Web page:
“That will squish your ovaries honey.”

I didn’t know what or where my ovaries were at ten years old!

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A Match Made, not in Heaven…but in Edgbaston

After we had moved to Birmingham, West Midlands in 1970, my mother – being a Southern Belle of ‘good stock’ – wasted no time in seeking out the ‘right sort of people’ in her eagerness to make ‘good connections.’ Not easy on the border of the Black Country. After seeing the skulking lads from the church hall disco at my fifteenth birthday party, she took matters into her own hands to get me on the right track to finding a suitably wholesome date – preferably a rich one.

My parents met a couple called the Handcocks from Edgbaston (“good area honey”) at a dinner party. Dad was impressed:

“Mr. Handcock works in Engineering. He’s a ‘self-made’ man – yesiree-bob.” (Parents seems to put great store by this.) 

The Handcocks had a son called Douglas who was shorter than me. Great. Douglas was no oil painting either and I know, I know – beauty lies within – but when you have raging hormones and your bedroom walls are festooned with pull-out posters of your favourite heartthrobs from Jackie Magazine: David Cassidy, Marc Bolan and David Essex –  I hoped at least for a dazzling smile and dimple. Jeeze – even the lads at the church hall disco had an element of cheeky charm tucked up their Ben Sherman shirts sleeves. Worst still, Douglas wanted to become an accountant.  I mean, who actually wanted to be an accountant? I thought he was deadly dull. I hoped for a boyfriend with a tad of charisma.

Mrs. Handcock and my mother were in cahoots and arranged a date between me and Douglas. I  was apoplectic. He was awful – so B – O – RING! Mom came back swiftly at me with,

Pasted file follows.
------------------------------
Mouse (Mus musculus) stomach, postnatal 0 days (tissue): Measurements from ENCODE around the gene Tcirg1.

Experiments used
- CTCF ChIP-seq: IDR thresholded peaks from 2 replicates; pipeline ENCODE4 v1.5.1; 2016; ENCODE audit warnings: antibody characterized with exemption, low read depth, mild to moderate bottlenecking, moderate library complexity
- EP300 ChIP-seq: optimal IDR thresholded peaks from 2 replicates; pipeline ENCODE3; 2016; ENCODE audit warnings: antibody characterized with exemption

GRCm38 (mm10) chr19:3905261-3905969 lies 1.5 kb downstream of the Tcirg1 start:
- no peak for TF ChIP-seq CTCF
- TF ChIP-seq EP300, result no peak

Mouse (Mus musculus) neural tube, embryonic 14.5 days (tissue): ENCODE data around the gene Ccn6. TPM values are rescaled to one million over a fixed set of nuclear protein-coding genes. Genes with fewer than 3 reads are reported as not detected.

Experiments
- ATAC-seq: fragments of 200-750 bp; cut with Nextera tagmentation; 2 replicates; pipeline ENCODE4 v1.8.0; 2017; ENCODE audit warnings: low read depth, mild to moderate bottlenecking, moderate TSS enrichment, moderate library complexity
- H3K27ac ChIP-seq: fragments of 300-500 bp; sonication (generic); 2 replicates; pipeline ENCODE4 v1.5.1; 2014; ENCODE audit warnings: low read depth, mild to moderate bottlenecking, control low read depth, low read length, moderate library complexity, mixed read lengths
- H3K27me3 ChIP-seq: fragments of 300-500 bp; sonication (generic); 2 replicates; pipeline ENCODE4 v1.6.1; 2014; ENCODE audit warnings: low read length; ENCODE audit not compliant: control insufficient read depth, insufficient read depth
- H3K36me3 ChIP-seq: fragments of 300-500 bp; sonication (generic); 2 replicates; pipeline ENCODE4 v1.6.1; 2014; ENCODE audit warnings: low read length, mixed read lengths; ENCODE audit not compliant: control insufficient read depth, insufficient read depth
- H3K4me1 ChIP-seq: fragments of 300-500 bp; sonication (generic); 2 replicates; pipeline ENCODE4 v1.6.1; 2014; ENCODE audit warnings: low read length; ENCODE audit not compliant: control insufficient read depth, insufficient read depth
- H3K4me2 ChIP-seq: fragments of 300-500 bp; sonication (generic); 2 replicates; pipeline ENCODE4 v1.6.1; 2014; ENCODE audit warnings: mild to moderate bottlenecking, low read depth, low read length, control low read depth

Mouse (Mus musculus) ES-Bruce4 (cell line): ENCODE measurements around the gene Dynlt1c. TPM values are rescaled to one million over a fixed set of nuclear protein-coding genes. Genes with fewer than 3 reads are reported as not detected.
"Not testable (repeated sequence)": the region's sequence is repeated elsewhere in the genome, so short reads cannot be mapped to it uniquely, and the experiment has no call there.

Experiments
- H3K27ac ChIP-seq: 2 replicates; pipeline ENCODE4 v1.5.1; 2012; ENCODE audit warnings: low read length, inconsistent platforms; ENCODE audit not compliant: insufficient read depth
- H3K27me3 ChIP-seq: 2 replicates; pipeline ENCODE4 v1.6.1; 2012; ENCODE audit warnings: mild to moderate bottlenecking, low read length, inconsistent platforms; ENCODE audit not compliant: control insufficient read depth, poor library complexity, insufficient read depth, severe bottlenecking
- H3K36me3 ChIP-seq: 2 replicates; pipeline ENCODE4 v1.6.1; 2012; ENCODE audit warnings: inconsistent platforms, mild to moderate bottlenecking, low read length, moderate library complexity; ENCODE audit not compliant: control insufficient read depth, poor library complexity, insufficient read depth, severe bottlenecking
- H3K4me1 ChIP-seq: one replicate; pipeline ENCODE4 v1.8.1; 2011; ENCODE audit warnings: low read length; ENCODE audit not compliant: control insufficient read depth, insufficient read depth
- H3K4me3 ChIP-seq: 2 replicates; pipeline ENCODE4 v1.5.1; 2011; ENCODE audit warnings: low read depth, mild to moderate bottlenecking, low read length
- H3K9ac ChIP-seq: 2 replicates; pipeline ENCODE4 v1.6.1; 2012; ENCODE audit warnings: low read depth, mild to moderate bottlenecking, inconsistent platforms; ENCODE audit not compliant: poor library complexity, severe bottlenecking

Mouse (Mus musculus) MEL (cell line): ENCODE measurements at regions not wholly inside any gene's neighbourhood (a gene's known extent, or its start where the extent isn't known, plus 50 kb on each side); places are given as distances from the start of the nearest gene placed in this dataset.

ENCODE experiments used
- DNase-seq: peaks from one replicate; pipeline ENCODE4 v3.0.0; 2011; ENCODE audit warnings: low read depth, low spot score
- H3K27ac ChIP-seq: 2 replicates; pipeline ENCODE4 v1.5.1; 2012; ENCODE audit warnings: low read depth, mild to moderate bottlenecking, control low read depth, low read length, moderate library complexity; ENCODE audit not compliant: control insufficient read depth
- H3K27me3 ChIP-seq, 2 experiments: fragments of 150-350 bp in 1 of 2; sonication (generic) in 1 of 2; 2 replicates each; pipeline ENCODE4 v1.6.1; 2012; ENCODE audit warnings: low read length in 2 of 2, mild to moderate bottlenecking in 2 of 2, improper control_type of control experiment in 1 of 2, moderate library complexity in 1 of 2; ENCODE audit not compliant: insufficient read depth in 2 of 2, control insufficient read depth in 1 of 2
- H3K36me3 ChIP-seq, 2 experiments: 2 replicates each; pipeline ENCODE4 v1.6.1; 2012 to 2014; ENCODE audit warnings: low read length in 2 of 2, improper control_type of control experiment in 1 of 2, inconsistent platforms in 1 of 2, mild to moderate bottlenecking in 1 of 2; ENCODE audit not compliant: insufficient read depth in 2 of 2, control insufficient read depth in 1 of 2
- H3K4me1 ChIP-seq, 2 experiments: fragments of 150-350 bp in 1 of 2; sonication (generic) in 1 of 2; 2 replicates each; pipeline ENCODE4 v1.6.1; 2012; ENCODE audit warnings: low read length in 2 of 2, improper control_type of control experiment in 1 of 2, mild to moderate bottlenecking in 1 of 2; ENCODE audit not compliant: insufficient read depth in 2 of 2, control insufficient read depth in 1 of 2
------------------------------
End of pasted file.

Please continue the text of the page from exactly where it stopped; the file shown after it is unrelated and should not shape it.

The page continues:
“Just stick with him Honey; he might have nice friends.” 

That’s how her mind worked. Never mind that I couldn’t stand him; he was rich and lived in a detached house: STICK WITH HIM! 

I had three dates with Douglas – way beyond the line of duty. On our first date, he took me to a party  in a splendid, gothic house complete with sweeping staircase, stained glass windows  and grand, marble fireplaces.

Mom would have loved it and would have probably have tried to marry me off to the boy whose party we were attending. Mr. Handcock picked me up in his Bentley which went down well with my mother.

“Class will always out, honey.”

As soon as we stepped through the Minton tiled entrance hall, I ditched Douglas and made a bee- line for a tall, lanky, captivating boy who sported a navy capped-sleeve t-shirt, Levi’s and a fetching string of shell love beads around his Adam’s apple.  His floppy fringe hid brooding dark brown eyes. I hung around his neck as we slow danced to 10.C.C.’s ‘I’m Not in Love’. Poor Douglas didn’t stand a chance. In fact, I ignored him until his dad picked us up. We sat on the back seat of the Bentley in silence all the way to my front door.

“Goodnight, Mr. Handcock and thank you, Douglas – for a lovely evening!” 

God, I was cruel – but then, kids can be.